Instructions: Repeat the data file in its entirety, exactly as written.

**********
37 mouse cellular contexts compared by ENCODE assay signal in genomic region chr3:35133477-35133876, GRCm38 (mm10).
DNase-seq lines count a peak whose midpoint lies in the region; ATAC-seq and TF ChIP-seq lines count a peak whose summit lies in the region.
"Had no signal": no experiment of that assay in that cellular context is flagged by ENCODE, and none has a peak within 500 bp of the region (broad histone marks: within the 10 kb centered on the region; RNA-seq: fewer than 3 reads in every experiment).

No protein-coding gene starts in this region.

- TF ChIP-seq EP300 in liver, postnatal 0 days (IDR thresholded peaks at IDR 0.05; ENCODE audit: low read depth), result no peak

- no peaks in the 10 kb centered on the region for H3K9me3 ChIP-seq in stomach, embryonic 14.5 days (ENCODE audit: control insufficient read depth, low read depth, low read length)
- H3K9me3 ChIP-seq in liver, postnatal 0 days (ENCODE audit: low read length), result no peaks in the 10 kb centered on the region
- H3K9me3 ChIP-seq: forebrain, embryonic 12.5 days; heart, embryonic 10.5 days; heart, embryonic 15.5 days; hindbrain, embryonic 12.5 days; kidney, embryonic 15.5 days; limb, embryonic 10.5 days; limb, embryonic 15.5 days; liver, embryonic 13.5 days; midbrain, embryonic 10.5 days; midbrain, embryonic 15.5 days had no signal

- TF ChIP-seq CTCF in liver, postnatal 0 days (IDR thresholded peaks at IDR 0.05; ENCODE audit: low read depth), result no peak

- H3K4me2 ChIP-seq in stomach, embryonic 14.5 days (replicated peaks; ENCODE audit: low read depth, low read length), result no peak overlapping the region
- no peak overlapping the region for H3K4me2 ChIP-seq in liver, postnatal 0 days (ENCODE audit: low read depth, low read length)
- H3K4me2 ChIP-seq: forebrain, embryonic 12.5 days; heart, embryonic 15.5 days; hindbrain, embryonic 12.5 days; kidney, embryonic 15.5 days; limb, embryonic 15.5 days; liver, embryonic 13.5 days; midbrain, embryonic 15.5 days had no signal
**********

37 mouse cellular contexts compared by ENCODE assay signal in genomic region chr3:35133477-35133876, GRCm38 (mm10).
DNase-seq lines count a peak whose midpoint lies in the region; ATAC-seq and TF ChIP-seq lines count a peak whose summit lies in the region.
"Had no signal": no experiment of that assay in that cellular context is flagged by ENCODE, and none has a peak within 500 bp of the region (broad histone marks: within the 10 kb centered on the region; RNA-seq: fewer than 3 reads in every experiment).

No protein-coding gene starts in this region.

- TF ChIP-seq EP300 in liver, postnatal 0 days (IDR thresholded peaks at IDR 0.05; ENCODE audit: low read depth), result no peak

- no peaks in the 10 kb centered on the region for H3K9me3 ChIP-seq in stomach, embryonic 14.5 days (ENCODE audit: control insufficient read depth, low read depth, low read length)
- H3K9me3 ChIP-seq in liver, postnatal 0 days (ENCODE audit: low read length), result no peaks in the 10 kb centered on the region
- H3K9me3 ChIP-seq: forebrain, embryonic 12.5 days; heart, embryonic 10.5 days; heart, embryonic 15.5 days; hindbrain, embryonic 12.5 days; kidney, embryonic 15.5 days; limb, embryonic 10.5 days; limb, embryonic 15.5 days; liver, embryonic 13.5 days; midbrain, embryonic 10.5 days; midbrain, embryonic 15.5 days had no signal

- TF ChIP-seq CTCF in liver, postnatal 0 days (IDR thresholded peaks at IDR 0.05; ENCODE audit: low read depth), result no peak

- H3K4me2 ChIP-seq in stomach, embryonic 14.5 days (replicated peaks; ENCODE audit: low read depth, low read length), result no peak overlapping the region
- no peak overlapping the region for H3K4me2 ChIP-seq in liver, postnatal 0 days (ENCODE audit: low read depth, low read length)
- H3K4me2 ChIP-seq: forebrain, embryonic 12.5 days; heart, embryonic 15.5 days; hindbrain, embryonic 12.5 days; kidney, embryonic 15.5 days; limb, embryonic 15.5 days; liver, embryonic 13.5 days; midbrain, embryonic 15.5 days had no signal